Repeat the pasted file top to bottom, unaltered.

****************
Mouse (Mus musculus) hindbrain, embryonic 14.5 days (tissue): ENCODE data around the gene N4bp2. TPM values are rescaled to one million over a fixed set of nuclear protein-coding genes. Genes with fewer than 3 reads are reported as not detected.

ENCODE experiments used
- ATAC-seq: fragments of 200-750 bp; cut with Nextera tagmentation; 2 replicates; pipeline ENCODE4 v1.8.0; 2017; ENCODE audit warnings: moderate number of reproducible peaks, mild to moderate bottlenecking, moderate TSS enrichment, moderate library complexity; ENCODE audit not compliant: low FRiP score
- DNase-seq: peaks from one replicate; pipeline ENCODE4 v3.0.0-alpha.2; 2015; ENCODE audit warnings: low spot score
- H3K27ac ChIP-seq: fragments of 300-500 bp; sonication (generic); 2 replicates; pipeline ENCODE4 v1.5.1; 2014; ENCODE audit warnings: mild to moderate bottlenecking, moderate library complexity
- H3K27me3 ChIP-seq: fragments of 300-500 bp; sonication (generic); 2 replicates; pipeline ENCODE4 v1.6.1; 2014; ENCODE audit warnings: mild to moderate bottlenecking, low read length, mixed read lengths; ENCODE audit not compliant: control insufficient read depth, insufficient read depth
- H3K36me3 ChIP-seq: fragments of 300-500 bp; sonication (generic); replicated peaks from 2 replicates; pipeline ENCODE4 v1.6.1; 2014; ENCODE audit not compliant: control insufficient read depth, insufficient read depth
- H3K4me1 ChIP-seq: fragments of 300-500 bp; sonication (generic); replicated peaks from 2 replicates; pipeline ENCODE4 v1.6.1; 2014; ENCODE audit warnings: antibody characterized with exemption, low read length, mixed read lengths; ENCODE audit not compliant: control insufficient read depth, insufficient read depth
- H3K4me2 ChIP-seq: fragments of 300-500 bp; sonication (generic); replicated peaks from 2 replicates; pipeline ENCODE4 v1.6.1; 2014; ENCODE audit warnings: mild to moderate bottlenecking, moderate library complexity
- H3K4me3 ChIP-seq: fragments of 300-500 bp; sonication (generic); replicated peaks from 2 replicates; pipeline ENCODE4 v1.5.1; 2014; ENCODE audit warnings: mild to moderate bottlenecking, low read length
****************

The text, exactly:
Mouse (Mus musculus) hindbrain, embryonic 14.5 days (tissue): ENCODE data around the gene N4bp2. TPM values are rescaled to one million over a fixed set of nuclear protein-coding genes. Genes with fewer than 3 reads are reported as not detected.

ENCODE experiments used
- ATAC-seq: fragments of 200-750 bp; cut with Nextera tagmentation; 2 replicates; pipeline ENCODE4 v1.8.0; 2017; ENCODE audit warnings: moderate number of reproducible peaks, mild to moderate bottlenecking, moderate TSS enrichment, moderate library complexity; ENCODE audit not compliant: low FRiP score
- DNase-seq: peaks from one replicate; pipeline ENCODE4 v3.0.0-alpha.2; 2015; ENCODE audit warnings: low spot score
- H3K27ac ChIP-seq: fragments of 300-500 bp; sonication (generic); 2 replicates; pipeline ENCODE4 v1.5.1; 2014; ENCODE audit warnings: mild to moderate bottlenecking, moderate library complexity
- H3K27me3 ChIP-seq: fragments of 300-500 bp; sonication (generic); 2 replicates; pipeline ENCODE4 v1.6.1; 2014; ENCODE audit warnings: mild to moderate bottlenecking, low read length, mixed read lengths; ENCODE audit not compliant: control insufficient read depth, insufficient read depth
- H3K36me3 ChIP-seq: fragments of 300-500 bp; sonication (generic); replicated peaks from 2 replicates; pipeline ENCODE4 v1.6.1; 2014; ENCODE audit not compliant: control insufficient read depth, insufficient read depth
- H3K4me1 ChIP-seq: fragments of 300-500 bp; sonication (generic); replicated peaks from 2 replicates; pipeline ENCODE4 v1.6.1; 2014; ENCODE audit warnings: antibody characterized with exemption, low read length, mixed read lengths; ENCODE audit not compliant: control insufficient read depth, insufficient read depth
- H3K4me2 ChIP-seq: fragments of 300-500 bp; sonication (generic); replicated peaks from 2 replicates; pipeline ENCODE4 v1.6.1; 2014; ENCODE audit warnings: mild to moderate bottlenecking, moderate library complexity
- H3K4me3 ChIP-seq: fragments of 300-500 bp; sonication (generic); replicated peaks from 2 replicates; pipeline ENCODE4 v1.5.1; 2014; ENCODE audit warnings: mild to moderate bottlenecking, low read length